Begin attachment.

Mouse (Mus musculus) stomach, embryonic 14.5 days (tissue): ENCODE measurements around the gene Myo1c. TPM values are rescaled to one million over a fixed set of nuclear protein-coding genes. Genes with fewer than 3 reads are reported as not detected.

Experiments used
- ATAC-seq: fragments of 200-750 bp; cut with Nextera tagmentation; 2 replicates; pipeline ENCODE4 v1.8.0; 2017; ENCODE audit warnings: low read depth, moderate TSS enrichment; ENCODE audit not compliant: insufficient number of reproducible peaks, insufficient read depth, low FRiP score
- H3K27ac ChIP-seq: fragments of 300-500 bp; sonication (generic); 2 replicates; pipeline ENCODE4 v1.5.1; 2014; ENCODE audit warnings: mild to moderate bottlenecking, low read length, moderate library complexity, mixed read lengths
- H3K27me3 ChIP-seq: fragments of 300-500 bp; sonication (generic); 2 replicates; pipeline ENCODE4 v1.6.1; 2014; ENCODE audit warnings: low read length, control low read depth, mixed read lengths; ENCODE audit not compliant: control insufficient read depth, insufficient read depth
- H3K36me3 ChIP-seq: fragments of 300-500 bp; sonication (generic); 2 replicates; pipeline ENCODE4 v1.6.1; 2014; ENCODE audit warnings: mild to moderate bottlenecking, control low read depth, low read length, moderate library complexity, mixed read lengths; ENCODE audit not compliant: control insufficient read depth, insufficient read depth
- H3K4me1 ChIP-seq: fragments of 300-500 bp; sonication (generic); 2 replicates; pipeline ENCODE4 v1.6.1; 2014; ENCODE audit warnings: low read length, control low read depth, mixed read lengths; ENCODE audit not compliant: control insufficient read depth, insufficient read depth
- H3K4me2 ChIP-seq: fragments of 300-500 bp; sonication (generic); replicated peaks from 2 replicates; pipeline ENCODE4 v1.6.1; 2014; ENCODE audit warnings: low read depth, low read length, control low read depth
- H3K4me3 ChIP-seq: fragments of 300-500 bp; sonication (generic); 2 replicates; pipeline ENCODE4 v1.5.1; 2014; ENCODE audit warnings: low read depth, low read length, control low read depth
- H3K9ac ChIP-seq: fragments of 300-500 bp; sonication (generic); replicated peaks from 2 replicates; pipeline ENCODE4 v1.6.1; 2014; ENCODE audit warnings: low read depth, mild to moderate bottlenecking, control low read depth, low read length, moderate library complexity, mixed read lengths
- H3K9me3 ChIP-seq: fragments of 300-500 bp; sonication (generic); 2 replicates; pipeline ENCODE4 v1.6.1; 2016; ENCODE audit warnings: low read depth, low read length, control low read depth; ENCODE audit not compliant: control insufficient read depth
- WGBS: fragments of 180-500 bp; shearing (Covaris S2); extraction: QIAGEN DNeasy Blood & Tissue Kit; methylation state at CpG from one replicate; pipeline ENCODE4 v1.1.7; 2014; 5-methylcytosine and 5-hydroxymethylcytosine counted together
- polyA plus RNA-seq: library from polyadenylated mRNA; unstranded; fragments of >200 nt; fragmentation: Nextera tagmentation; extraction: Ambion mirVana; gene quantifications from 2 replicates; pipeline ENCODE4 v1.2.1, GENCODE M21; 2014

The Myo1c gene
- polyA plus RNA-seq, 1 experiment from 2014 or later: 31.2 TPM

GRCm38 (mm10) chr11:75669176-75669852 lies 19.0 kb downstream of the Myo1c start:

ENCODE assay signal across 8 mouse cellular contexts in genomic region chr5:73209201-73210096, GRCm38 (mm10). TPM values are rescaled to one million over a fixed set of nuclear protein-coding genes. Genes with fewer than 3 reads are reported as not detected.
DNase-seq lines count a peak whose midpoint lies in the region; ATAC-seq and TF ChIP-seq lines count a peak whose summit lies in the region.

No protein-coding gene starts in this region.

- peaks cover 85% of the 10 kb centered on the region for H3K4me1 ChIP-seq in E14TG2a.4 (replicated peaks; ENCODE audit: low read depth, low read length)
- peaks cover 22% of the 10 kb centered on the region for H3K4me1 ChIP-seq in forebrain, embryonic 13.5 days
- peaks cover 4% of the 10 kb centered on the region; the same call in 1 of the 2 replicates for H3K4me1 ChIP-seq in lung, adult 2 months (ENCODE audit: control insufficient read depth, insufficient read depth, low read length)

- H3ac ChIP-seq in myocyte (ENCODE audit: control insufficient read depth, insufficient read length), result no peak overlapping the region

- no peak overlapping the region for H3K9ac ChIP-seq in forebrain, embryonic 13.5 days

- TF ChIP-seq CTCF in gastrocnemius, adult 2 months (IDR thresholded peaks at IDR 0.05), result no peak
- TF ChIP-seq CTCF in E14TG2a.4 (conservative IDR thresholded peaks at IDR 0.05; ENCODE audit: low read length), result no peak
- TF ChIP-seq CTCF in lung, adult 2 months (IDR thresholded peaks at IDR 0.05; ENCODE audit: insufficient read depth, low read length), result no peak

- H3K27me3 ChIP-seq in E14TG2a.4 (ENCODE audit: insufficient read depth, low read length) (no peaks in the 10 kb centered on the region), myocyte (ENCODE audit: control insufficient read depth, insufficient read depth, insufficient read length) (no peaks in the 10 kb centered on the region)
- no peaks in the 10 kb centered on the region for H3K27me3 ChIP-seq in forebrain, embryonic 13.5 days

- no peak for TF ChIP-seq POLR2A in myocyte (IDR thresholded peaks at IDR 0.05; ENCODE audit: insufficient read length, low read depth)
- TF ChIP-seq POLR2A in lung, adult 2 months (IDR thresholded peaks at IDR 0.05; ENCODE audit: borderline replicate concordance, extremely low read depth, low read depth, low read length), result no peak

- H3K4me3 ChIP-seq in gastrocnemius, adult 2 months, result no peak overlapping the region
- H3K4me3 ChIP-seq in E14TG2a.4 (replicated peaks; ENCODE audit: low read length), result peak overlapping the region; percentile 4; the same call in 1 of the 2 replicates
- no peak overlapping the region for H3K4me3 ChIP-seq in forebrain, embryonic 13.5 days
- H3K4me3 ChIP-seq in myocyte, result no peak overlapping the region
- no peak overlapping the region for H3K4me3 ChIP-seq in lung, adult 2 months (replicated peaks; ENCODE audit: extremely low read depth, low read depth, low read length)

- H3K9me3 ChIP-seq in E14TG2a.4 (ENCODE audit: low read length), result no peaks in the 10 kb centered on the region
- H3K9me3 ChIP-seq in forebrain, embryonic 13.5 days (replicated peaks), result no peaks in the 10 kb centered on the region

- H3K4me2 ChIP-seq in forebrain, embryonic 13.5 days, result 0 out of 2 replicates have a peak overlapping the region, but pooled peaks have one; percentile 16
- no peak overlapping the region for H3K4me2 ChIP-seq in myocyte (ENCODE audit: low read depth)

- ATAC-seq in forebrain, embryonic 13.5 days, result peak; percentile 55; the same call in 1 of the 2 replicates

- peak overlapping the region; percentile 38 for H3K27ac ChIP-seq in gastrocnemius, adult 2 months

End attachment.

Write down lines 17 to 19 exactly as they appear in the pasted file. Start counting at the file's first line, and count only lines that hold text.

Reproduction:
ENCODE assay signal across 8 mouse cellular contexts in genomic region chr5:73209201-73210096, GRCm38 (mm10). TPM values are rescaled to one million over a fixed set of nuclear protein-coding genes. Genes with fewer than 3 reads are reported as not detected.
DNase-seq lines count a peak whose midpoint lies in the region; ATAC-seq and TF ChIP-seq lines count a peak whose summit lies in the region.

No protein-coding gene starts in this region.